The Surrealists adapted Freudian psychiatry practice and applied it to spontaneous writing, drawing and painting. André Breton, his Surrealist cohorts, Les Automatistes, and later, Abstract Expressionist Action painters used a similar free association technique to paint, draw, and sculpt what came to them, unhindered by perception and repercussion. Authors of the era, like Virginia Woolf, Marcel Proust, and James Joyce also turned to stream of consciousness in their writing, attempting to capture the inner-most thoughts of their characters.

    In 1949, Riopelle had his first solo show in Paris for which he produced explosive, large, dense canvases. Done in an almost ritualistic manner, he began working in the tachiste style, dabbing mounds of oil paint with a palette knife in demonstrative strokes. Using brightly pigmented paint straight from the tube, he created thick impasto murals of abstraction, produced in a dream-like automation. Riopelle experimented with different medium, producing bronze sculptures, lithographs, and pastel drawings, but his true passion was for emotionally unencumbered oil painting. While his paintings are supposedly purely abstract in their composition, like many Canadian artists, Jean-Paul was eternally influenced by his love of nature. He shared his passion for the plein-air with his long-time lover, the American artist Joan Mitchell. They lived together on and off for 25 years, keeping studios in Giverney, France, the former home of Monet where he produced his famous Waterlilies .

    The relationship was tumultuous but fruitful for each in terms of their artistic practices; Riopelle and Mitchell were constantly influencing and pushing one another. Untitled was a cherished gift given by the artist himself to Mitchell. One might consider this ethereal painting not only a subtle depiction of soft light on frozen snow, but perhaps also a visual rendering of the simultaneous lightness and intensity of their love. Jean-Paul settled in his final years on the remote Isle-aux-Grues on the Saint Lawrence River, relishing in the crisp light and wildlife, inspiring him towards the figurative. In 1992, Joan Mitchell passed away. Riopelle ceased painting upon completing Homage à Rosa Luxemburg (1992), a tribute to his longtime companion. The artist died ten years later in 2002.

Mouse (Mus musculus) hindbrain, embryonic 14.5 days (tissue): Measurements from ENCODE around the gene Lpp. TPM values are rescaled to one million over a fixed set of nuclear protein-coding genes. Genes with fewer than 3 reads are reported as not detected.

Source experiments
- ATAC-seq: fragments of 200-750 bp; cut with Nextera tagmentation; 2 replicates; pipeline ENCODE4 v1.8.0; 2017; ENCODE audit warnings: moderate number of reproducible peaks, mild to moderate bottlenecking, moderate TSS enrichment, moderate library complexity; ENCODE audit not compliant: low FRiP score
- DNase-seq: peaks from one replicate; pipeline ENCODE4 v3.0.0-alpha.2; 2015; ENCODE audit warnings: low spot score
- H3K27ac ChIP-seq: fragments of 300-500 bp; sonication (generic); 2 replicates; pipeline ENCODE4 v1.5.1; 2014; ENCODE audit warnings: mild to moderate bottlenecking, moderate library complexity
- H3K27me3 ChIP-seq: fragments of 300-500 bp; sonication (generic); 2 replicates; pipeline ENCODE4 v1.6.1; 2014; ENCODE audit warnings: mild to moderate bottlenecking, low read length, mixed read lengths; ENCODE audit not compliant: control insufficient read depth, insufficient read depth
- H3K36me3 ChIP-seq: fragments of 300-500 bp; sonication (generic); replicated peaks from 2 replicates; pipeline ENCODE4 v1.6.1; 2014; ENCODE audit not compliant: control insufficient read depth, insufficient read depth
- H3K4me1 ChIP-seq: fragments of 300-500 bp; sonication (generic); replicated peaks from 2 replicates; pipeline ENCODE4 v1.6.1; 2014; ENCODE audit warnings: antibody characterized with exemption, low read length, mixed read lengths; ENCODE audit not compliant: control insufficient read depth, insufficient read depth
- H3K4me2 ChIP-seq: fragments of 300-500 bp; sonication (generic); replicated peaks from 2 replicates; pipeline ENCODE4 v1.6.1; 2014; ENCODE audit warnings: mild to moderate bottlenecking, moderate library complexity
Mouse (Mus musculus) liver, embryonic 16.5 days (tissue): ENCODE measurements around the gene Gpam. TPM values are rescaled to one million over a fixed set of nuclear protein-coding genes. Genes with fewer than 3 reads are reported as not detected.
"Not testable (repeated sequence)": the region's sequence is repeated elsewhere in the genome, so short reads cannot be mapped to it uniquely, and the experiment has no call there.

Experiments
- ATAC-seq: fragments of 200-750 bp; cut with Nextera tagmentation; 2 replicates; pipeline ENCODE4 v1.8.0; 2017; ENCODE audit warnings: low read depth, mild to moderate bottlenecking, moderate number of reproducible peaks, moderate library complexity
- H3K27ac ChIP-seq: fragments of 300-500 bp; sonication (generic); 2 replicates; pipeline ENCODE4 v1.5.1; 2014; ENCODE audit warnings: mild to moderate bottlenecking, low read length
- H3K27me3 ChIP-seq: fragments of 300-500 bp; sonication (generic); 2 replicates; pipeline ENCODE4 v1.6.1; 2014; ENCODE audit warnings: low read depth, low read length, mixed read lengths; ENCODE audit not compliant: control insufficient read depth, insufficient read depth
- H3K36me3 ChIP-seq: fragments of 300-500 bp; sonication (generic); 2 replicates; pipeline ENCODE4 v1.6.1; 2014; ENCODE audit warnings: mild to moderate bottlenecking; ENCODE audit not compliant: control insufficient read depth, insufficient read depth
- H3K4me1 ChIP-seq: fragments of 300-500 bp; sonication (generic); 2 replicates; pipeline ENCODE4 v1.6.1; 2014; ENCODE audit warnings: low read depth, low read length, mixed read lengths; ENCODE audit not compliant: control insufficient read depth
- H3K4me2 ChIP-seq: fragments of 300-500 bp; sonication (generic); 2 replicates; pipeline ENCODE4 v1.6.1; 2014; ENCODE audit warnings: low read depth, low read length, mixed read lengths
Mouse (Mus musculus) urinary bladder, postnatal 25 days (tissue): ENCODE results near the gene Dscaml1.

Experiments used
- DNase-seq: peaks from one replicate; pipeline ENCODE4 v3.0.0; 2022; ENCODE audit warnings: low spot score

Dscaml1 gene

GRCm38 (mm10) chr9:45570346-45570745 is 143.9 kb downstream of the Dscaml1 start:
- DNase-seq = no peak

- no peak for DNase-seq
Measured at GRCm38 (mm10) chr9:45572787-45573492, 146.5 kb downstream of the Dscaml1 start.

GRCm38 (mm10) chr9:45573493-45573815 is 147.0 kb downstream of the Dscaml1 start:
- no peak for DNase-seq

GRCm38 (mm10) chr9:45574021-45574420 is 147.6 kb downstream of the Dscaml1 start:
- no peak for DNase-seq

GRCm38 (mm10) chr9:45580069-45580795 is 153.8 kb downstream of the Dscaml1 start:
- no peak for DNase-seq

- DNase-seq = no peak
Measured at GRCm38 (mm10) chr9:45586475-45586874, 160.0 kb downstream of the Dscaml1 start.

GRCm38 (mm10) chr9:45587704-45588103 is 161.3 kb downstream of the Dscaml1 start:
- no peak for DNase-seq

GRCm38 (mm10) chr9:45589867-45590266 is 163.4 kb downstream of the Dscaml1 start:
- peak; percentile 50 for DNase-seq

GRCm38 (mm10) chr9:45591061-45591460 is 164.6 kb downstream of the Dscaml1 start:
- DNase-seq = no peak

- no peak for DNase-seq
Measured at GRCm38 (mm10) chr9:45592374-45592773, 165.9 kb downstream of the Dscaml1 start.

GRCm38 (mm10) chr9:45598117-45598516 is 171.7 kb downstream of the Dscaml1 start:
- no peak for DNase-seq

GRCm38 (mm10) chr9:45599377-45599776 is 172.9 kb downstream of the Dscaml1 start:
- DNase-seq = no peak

Riopelle often questioned his relationship to abstraction. He longed to find series of signs and symbols that reflected his personal vocabulary. In a sense, Untitled (1977), from the artist's Iceberg series, is an attempt to create an intimate iconography which fits within the context of his abstracted framework. Canadian critic Michael Greenwood celebrated the Iceberg series, stating that Riopelle's work "demonstrates in masterly fashion the action of immeasurable forces. It is a rare spectacle he gives us, cinema-like in in magnitude, of cosmic rhythms provoking the collision of vast galaxies; while at the same time even the minutest turbulences of nature are no less eloquently evoked"4 Influenced by his environment and his capacity to access his own unconsciousness, Riopelle captures the meditative in the tradition of Mark Rothko; transporting the viewer into a serene composition in which we are mesmerized by an unhindered ability to wield paint.

    1. Georgina Oliver, "Riopelle: le trappeur traque," in Nouvelles Litteraores, no. 2673, 8 -15 January, 1979, p. 14 (trans.).
    2. Ernest Jones, The Life and Works of Sigmund Freud: The Formative Years and Great Discoveries, 1953, p. 216.
    3. Sigmund Freud, Introductory Lectures on Psycho-Analysis (PFL 1), p. 328.
    4. Michael Greenwood, "Jean-Paul Riopelle: Icebergs," Arts Canada #226/227, May/June 1979.
JEAN-PAUL RIOPELLE (1923-2002) Untitled (from the Iceberg series), circa1977